He stated that we have also partnered with University of Arizona who will be performing some antibody testing with local healthcare workers and first responders which will help to identify the virus in our communities and additional research with the antibodies and what that means long term for individuals who may have had it. 

Antibodies are in everyone, they are the natural immune system response and areg good to have there so what is this indicating, nothing。 The tests only find antibodies no specific virus and no specific antibody。 It's a lie to tell anyone that they are being tested for any specific virus。

He indicated that while there are positive indicators, we cannot let up.  He reiterated those precautionary measures we each can take. 

We cannot let up? Ok let's just leave society shut down。 Sure that makes sense, to a crazy person。 We need to totally let up and stop this insanity。


Supervisor Thompson stated that in addition to Mr. Lee’s comment on the concern for forest fires, up on the Reservation, one of the issues that is now surfacing is the drought in addition to COVID-19.  He indicated that his other concern is how we keep students doing the work that they could have been doing at school when they do not have the technology and not everybody has access to power to connect their computers or laptops.  He spoke about a conference coming up regarding these concerns on Thursday.  Chairman Whiting stated that we are continuing to have conversations with our state and federal partners regarding solutions particularly with the schools.  He thanked Mr. Lee and his team for all their hard work and level of communication that is ongoing.

So when someone gets sick from not having water from drought, they will test for this 19 thing (which is last year's flu 2019 and helloooooo we are into May 2020) and they will be listed as a threat to everyone, if  they haven't died yet, then overly aggressive measures taken to protect others from The 19, and if they are 80' years old and die of pneumonia will be listed not as that but a 19 death thus making statistics keep growing which makes Fauci happy as he and his buddies are looking at making testing, vaccines, surveillance world wide mandatory for this KACHING.

Supervisor Thompson made a motion to return to regular session; motion seconded by Supervisor Seymore.  Vote unanimous approving the motion.

Interesting that Jason Whiting was there for this meeting, he was not there to vote for his district failing to represent all the land owners in Chevelon Canyon area regarding 49 square mile wind turbine project touting 170 of them at 755 feet tall each that waste energy and are a transfer of your energy to inudustrialists. It's a close to $1 billion dollar project which of course is paltry compared to the $8 billion all congress persons approved to give Fauci money to surveille you and your loved ones now for life for last years flu strain, one congressman who won a lottery of Arizona voted no, he was brave and sensible. All of these monies are coming out of your wallet.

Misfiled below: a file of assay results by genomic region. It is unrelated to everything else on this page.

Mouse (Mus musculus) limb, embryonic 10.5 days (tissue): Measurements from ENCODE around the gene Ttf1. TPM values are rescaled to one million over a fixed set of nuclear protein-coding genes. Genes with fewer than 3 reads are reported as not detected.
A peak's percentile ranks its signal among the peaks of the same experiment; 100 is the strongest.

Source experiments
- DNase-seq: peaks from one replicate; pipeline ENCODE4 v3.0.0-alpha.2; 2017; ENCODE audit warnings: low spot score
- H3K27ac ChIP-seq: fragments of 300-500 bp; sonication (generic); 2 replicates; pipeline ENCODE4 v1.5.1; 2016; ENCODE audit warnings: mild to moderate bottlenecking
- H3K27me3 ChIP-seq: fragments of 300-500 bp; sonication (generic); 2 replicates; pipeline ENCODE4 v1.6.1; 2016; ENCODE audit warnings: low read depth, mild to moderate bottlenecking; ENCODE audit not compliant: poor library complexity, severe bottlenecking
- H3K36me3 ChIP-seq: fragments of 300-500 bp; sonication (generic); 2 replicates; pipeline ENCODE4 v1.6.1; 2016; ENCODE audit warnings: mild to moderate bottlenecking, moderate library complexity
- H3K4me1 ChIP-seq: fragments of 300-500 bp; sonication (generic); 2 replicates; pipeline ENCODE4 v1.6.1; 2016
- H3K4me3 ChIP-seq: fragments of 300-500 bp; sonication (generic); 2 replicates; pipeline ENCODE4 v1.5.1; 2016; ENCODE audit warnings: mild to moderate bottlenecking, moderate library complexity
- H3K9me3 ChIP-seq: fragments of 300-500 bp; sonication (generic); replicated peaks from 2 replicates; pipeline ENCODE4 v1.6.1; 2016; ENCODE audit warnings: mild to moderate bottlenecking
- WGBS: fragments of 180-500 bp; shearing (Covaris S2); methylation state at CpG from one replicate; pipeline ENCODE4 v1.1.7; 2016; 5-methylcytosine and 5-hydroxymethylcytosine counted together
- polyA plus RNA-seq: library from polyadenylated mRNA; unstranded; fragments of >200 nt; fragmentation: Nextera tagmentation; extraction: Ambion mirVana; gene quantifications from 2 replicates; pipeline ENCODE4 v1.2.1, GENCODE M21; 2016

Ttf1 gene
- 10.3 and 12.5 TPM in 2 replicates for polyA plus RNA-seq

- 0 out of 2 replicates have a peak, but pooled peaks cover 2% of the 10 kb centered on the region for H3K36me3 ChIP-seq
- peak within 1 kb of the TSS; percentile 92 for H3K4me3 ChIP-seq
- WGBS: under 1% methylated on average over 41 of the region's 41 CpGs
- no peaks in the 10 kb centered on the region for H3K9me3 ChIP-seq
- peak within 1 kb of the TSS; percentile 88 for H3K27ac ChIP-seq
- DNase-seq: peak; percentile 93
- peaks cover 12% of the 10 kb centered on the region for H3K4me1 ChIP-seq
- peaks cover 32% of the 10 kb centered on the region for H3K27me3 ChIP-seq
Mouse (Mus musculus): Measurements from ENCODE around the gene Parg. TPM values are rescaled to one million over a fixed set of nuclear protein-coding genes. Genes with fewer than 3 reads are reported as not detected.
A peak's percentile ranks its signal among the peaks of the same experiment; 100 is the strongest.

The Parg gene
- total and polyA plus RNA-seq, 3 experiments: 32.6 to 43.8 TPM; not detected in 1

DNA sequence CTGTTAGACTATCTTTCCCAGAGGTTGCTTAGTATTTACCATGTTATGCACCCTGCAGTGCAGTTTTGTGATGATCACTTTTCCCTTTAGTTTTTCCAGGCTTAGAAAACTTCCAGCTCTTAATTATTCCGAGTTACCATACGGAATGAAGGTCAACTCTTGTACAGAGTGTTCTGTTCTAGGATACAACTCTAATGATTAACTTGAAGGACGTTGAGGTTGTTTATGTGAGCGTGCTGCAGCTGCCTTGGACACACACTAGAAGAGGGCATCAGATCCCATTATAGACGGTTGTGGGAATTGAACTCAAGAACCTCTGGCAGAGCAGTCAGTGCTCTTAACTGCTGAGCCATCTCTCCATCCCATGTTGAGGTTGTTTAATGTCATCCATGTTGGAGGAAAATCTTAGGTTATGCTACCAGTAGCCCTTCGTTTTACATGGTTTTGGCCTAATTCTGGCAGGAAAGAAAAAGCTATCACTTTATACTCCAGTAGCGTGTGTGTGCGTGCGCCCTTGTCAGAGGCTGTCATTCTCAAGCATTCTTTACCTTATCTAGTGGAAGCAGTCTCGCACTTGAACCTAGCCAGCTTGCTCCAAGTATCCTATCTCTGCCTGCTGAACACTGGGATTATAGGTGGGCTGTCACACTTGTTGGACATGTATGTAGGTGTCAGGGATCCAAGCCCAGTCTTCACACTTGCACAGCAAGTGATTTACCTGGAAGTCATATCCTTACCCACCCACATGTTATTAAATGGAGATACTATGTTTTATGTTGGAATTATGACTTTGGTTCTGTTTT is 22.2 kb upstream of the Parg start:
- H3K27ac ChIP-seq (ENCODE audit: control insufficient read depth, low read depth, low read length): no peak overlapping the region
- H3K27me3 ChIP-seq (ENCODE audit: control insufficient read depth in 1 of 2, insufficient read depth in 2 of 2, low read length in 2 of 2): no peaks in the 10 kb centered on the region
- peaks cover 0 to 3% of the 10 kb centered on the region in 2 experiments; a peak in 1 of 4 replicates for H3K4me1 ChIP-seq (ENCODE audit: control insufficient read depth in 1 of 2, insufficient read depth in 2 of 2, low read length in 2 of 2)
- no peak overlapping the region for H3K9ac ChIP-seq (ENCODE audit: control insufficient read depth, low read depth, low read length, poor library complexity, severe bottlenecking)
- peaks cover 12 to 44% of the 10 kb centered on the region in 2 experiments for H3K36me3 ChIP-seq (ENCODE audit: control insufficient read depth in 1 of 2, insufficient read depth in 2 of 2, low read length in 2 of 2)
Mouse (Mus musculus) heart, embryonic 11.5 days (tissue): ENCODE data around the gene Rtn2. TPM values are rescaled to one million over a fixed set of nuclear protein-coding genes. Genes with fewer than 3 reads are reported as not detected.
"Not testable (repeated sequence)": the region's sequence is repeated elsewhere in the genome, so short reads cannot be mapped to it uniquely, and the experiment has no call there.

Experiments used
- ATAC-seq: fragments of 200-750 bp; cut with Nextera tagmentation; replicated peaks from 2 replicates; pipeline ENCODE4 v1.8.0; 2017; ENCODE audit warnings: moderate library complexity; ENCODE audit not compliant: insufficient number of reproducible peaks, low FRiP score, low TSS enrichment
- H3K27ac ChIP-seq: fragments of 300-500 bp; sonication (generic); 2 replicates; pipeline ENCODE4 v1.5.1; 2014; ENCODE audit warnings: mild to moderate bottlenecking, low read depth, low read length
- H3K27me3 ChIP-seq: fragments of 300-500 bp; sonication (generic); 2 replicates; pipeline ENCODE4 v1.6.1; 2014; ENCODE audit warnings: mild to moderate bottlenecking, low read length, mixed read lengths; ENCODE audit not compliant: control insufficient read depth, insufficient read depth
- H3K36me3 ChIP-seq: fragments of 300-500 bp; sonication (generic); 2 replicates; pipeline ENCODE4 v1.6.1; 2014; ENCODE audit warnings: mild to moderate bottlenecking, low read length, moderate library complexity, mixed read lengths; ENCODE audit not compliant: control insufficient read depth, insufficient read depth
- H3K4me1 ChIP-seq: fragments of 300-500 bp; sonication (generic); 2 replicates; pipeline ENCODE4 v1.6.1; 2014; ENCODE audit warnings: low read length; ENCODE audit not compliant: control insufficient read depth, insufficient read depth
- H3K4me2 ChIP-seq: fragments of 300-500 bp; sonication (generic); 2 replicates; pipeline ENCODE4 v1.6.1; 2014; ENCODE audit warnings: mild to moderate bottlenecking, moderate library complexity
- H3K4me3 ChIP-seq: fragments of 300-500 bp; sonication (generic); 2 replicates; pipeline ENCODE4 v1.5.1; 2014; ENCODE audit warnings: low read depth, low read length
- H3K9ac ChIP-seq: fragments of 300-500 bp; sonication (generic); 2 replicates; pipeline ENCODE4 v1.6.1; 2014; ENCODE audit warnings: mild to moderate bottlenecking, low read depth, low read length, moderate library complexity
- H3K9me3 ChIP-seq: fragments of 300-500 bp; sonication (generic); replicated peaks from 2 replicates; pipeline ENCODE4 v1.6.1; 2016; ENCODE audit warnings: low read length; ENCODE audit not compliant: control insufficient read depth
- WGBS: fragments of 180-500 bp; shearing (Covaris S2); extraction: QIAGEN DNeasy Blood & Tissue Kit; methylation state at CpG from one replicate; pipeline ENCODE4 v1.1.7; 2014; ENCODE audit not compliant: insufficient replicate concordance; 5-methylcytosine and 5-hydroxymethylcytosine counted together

ADMINISTRATION:
             
a. Business Outreach Update:  Paul Watson recognized Kathleen Smith and Stephanie Ray who are also on the call.  He stated that he was approached by supervisors, as well as Glenn Kephart, to look at how we can as a County help our businesses through this unprecedented time.  He recognized that the internal key partners are himself, Stephanie Ray and Kathleen Smith, who represent Northeastern Arizona Workforce and have key roles in working with employers, as well as dislocated workers.  He spoke about funding opportunities which have come forward on a federal and state level.  He stated that they set a goal as a team to provide current, accurate and pertinent information and resources to our business community and employees and were able to determine some key partners they needed to make that happen:  Small Business Administration office which covers northern Arizona, and that representative was willing to participate in the team; Small Business Development Center through Northland Pioneer College, who work directly with small businesses to help them with the various loans and opportunities and applications to get potential funding; and cities and towns, as wells as chambers of commerce, were brought into the team to help get the word out through their network.  He indicated that all players play a key role in disseminating and gathering information. 
 
He stated that the process as a team was they would have opportunities to gather information that they garnered from various sources, bring that together and put together a media distribution.  He indicated that they then have a conference call with team members and present the information they felt was appropriate to disseminate and get feedback from them.  He indicated that once there was an agreement, they would put that out to the team members which was then distributed to their constituents.   He stated that they have conference calls twice a week and disseminate media 2 to 4 times a week.  He stated that the team has grown into 18 different agencies/individuals participating, including Navajo, Apache, Gila counties; most of the cities and towns within those counties and representation from White Mountain Apache Tribe and Navajo Nation.  He indicated that they have a distribution list of emails over 8,000 and significant exposure on social media.  He spoke about having opportunities to receive feedback from team members regarding successes and shared a couple of success stories.  He stated that they have assisted over 90 business with applications totaling over $18.5 million in requests which are in the process.  He spoke about a loan advance funding which a business could get when they applied for the EIDL loan, and there’s been over a million dollars in those loan advance funds allocated in our area.  He stated that he believes that as a team, they’ve been able to reach a significant number of our businesses.   He indicated that they were asked by the governor to reach out to our businesses to get a feel how they would see reopening the economy.  He stated that they only had 24 hours to do that, and they received over 200 responses and were able to send those back for our businesses to be heard when the Governor looks at how to reopen the economy.